Streets and Neighbourhoods

Vladimir Braco Mušič and large scale architecture
Adresse
Grad Fužine, Pot na Fužine 2, 01000 Ljubljana Map
Öffnungszeiten
Mo–So 8–18 Uhr
E-Mail

The Streets and Neighbourhoods exhibition follows the professional parabola of architect and intellectual Vladimir Braco Mušič, a key personality in post-war urban planning in Yugoslavia. A multifaceted theorist and expert, initiator of numerous research studies in urbanism and architecture, a professional and cultural ambassador of Slovenia in the world, importer of diverse international urbanist theories, Mušič embodies a typical figure of the post-war architectural profession that saw architecture as the main tool in the modification of urban and social reality. His personal archive was donated to the Museum of Architecture and Design in 2014.

Between 1967 and 1975 a group of architects and urban planners within the Urban Planning Institute of the Socialist Republic of Slovenia (Urbanistični inštitut Socialistične republike Slovenije – UISRS) planned and realised a series of residential neighbourhoods that soon became recognised, both at the national and international level, as examples of paradigmatic realisation in the field of contemporary urbanism. The neighbourhood projects in Ljubljana (BS-7), Split (Split 3) and Maribor (Maribor –South), which were conceived and designed by the Slovenian project team led by Marjan Bežan, Vladimir Braco Mušič and Nives Starc, introduced radical changes to the planning strategies that had until then prevailed in the former Yugoslavia. The proposed new strategies were the result of a unique blend of numerous theoretical models and urban visions that came from both domestic and Western cultural and professional experience.

One of the key characteristics distinguishing these complexes was the spatial organisation of residential volumes: residential lamellas – or megastructures – developed around linear pedestrian streets and wide green areas that are oriented toward natural dominants or landscapes.

The first project to be realised, the BS-7 neighbourhood in Ljubljana, was also the first to develop the theme of a central pedestrian street as a “generator” of activity and circulation within the complex. Placed above the natural ground level, above garages, between residential volumes, fitted with children’s playgrounds and green areas, the street became the neighbourhood’s skeleton and the primary link between different functions – school, kindergarten, home, shops and other public activities – whose ambition was to enrich the passive and anonymous dormitory suburb that was typical for housing construction of the first post-war period and transform it into an active neighbourhood with urban character.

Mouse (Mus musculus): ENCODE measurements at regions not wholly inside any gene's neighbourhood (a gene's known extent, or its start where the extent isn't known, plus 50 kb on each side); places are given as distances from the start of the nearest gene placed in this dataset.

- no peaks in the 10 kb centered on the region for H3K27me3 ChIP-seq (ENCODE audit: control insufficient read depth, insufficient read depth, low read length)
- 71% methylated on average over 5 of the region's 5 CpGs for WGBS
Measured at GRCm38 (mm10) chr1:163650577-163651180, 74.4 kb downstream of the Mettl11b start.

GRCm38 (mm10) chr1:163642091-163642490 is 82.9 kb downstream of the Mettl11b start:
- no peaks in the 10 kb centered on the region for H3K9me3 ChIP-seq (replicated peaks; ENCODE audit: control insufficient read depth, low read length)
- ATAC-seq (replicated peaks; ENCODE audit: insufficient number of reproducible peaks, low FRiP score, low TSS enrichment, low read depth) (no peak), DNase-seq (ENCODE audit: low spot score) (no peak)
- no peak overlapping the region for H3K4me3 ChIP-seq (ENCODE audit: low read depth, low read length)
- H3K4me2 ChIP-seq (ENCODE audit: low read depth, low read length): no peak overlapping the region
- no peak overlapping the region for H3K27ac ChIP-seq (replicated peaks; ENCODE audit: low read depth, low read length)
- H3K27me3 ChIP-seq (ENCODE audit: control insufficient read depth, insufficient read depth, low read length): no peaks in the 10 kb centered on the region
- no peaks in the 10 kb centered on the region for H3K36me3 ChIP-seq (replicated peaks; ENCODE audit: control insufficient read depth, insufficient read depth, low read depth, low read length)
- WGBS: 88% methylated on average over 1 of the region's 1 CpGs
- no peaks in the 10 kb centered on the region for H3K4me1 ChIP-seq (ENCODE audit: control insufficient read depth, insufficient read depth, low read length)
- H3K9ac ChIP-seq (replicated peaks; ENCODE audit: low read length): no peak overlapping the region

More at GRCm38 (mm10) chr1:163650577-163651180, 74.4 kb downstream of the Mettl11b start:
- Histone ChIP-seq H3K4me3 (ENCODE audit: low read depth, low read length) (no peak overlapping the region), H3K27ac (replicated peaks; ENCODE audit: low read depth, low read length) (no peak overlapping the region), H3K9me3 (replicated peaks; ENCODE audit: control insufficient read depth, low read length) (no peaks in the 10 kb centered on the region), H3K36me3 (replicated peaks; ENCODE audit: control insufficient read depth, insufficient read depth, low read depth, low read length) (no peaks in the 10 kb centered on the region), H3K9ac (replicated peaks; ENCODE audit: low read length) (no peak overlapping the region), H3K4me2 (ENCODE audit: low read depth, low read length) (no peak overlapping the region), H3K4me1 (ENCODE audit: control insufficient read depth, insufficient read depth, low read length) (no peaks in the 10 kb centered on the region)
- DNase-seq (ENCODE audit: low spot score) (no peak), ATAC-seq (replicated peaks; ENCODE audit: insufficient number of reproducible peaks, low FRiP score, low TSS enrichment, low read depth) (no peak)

In the case of Split 3 this idea of the central multipurpose street was extended to a virtually regional scale. In this colossal project designed to expand the Dalmatian capital by about 50,000 residents the public areas project assumed the central role in the creation of a physical and spatial identity for residential neighbourhoods: with their unique visual dialogue with the landscape, attention to details in the urban equipment and careful planning of different urban functions, the streets and neighbourhoods of Split 3 represent one of the most fascinating examples of total urbanism of the 1970s, both in Yugoslavia and at the international level. It was a project that went well beyond the project strategies that characterised modernist planning from the first half of the 20th century.

The Maribor-South project embodied similar “mega-scale urbanism”, but in a different physical environment and with different contents: an urbanism that functioned on spatial and temporal dimensions that are virtually  inconceivable today, planning city districts that were uniform in design and function, in an extremely difficult and complex context of rapid suburban growth.

In all of these projects, the large-scale residential architecture that marked the rapid urban growth of the industrial centres of former Yugoslavia answered the needs of the residents, both in terms of human scale and traditional forms of collective life. Thus they turned a new, perhaps final page in urban planning in Slovenia and in the (then) socialist countries in general.